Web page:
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Capital Punishment and Execution in the US - Research Paper Example

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Name: ENG 1250 Prof. Isaac Palumbo December 8, 2011 Capital Punishment and Execution in the United States The issue of capital punishment in the United States has elicited not only serious but also sometimes emotionally-packed debates. This kind of punishment is meant for people who have committed aggravated murder…
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Capital Punishment and Execution in the US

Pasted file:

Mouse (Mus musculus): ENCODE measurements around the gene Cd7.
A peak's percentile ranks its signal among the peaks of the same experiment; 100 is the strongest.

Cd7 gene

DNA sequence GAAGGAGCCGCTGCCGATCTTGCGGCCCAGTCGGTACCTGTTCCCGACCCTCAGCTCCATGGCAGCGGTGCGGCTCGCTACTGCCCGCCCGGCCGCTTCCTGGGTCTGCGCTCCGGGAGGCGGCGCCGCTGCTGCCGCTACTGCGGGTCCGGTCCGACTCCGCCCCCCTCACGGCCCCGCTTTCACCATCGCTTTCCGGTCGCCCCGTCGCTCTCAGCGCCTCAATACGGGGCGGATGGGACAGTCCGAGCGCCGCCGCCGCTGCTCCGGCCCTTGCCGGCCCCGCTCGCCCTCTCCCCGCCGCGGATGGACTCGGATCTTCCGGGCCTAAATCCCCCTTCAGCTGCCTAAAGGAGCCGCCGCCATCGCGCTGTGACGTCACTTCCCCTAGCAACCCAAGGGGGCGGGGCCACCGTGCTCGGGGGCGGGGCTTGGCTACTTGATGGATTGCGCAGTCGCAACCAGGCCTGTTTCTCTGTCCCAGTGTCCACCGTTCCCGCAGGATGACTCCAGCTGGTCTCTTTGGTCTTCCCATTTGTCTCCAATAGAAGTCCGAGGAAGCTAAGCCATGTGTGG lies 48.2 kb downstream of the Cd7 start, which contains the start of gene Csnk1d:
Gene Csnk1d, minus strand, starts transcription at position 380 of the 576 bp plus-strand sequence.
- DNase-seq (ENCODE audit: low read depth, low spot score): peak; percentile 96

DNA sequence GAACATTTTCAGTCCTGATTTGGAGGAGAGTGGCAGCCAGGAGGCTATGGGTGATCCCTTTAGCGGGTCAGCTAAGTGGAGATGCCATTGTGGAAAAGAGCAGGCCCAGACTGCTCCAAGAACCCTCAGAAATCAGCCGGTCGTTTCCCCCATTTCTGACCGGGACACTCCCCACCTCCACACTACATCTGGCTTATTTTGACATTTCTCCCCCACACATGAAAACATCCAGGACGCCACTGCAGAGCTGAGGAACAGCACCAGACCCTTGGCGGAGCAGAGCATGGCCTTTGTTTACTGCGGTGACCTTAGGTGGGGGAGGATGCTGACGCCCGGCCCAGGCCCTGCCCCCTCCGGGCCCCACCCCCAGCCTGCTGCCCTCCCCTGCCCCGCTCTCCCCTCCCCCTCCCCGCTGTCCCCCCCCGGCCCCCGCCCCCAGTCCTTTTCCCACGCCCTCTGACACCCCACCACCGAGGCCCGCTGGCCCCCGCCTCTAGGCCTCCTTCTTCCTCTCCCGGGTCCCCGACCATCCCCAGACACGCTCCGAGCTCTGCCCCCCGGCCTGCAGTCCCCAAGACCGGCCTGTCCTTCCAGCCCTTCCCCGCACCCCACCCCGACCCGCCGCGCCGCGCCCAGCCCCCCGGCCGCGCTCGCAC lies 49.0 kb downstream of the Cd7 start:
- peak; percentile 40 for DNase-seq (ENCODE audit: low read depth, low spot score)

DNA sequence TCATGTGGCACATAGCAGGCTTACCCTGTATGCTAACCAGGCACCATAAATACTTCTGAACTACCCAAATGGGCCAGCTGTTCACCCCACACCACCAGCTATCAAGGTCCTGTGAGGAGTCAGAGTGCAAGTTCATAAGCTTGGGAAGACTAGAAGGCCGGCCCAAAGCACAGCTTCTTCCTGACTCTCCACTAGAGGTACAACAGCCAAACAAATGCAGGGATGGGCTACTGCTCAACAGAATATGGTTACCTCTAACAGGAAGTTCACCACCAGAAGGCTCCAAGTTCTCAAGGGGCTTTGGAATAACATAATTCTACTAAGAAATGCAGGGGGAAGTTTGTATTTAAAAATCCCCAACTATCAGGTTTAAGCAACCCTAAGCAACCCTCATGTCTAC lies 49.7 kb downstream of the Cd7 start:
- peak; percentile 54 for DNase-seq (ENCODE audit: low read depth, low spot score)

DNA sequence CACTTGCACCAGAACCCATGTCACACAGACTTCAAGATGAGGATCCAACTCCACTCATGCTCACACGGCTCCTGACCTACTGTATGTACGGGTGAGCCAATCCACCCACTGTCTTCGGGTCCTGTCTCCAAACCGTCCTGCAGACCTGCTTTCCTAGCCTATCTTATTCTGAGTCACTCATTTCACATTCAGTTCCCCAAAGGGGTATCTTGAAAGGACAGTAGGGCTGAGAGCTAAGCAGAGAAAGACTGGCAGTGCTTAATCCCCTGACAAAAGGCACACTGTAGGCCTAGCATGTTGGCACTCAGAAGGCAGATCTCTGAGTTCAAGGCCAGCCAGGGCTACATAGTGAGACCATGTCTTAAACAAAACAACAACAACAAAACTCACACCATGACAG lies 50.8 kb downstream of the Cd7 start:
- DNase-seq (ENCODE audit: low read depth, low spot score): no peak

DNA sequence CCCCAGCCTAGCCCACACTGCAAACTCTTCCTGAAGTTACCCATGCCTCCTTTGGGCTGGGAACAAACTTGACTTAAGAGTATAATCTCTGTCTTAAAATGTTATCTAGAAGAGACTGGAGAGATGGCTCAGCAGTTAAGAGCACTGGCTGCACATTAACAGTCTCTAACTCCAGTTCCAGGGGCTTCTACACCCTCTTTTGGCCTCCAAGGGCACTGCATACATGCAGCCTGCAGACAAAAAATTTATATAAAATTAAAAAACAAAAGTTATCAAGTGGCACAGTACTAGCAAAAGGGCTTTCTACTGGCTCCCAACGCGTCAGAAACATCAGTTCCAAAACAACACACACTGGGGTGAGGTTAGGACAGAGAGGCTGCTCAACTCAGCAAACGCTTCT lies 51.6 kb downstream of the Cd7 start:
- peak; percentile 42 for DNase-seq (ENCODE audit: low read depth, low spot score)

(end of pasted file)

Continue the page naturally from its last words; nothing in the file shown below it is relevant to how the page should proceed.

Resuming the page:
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Download file to see previous pages The major methods of execution used in the past included the exposure of the defendant to a firing squad. There was also the use of gas chambers as well as hanging and electrocution (Weisenberg). Another method which was introduced later, and is mostly used today, is the use of lethal injection to poison the criminal. One of the most talked of execution is that of Pedro Medina in March 1997; one that most people have criticized and termed notorious (Gromer and Gromer). Initially adopted by 38 states, capital punishment has since been banned by law in 34 states. Some more states have put it on hold while a few still think that it should just be practiced extensively (CNN 1). Capital punishment has been an issue of social contention in the US, of late. Many Americans have maintained a support for it, particularly in murder cases. However, the support has been in the decline following strong criticism from some sectors of the American community. I concur with many that there is nothing good in taking someone’s life, and therefore, more humane ways need to be in place for carrying out the duty. I hereby beg to admit that, despite the cruelty in it, sometimes our emotions push us towards seeing the positive side of it. There has also been a widespread debate on whether or not the executions should be televised. My paper seeks to look at the pros and cons associated with both the idea of capital punishment and the television of the executions. It is a fact that many court TV and other television networks today attempt to cover proceedings on criminal cases. They also go as far as televising the cases to interested viewers from homes. Some media executives and lawyers have foreseen a possibility of a future broadcast of the executions too. They use the case of San Francisco’s KQED-TV as an indicator. This television station hit news headlines a few years ago when it asked for permission to record a murderer’s execution. The station intended to show the unedited tape of Robert Alton Harris’ execution, though late in the night when children had slept (Weisenberg). It is interesting to note that both proponents and opponents of capital punishment sometimes, ironically, find themselves as strange bedfellows whenever there is a debate on whether the executions should be broadcasted on TV or not. It is common to find a person who is against capital punishment yet they support the idea of televising the executions. Likewise, some proponents of the punishment also tend to strongly oppose the idea of televising the executions. For those who support capital punishment, televising executions will only serve to promote sympathy for the criminals. This sympathy may blind the general public to an extent that they may not realize the injury the criminal meted on their victim. The opponents of capital punishment, on the other hand, oppose the idea of television on grounds that it has the ability to reduce the death penalty to a few minutes’ affair. This is so false because the pain covers even the time a criminal spends several sleepless nights in anticipation of the fateful day. Some people also think that showing the executions on TV may give a haunting picture to the viewers, especially the emotionally and psychologically unstable ones, including young children (Bender 1). Televising the executions may also make the execution seem, to many people, as a form of ...Download file to see next pagesRead More
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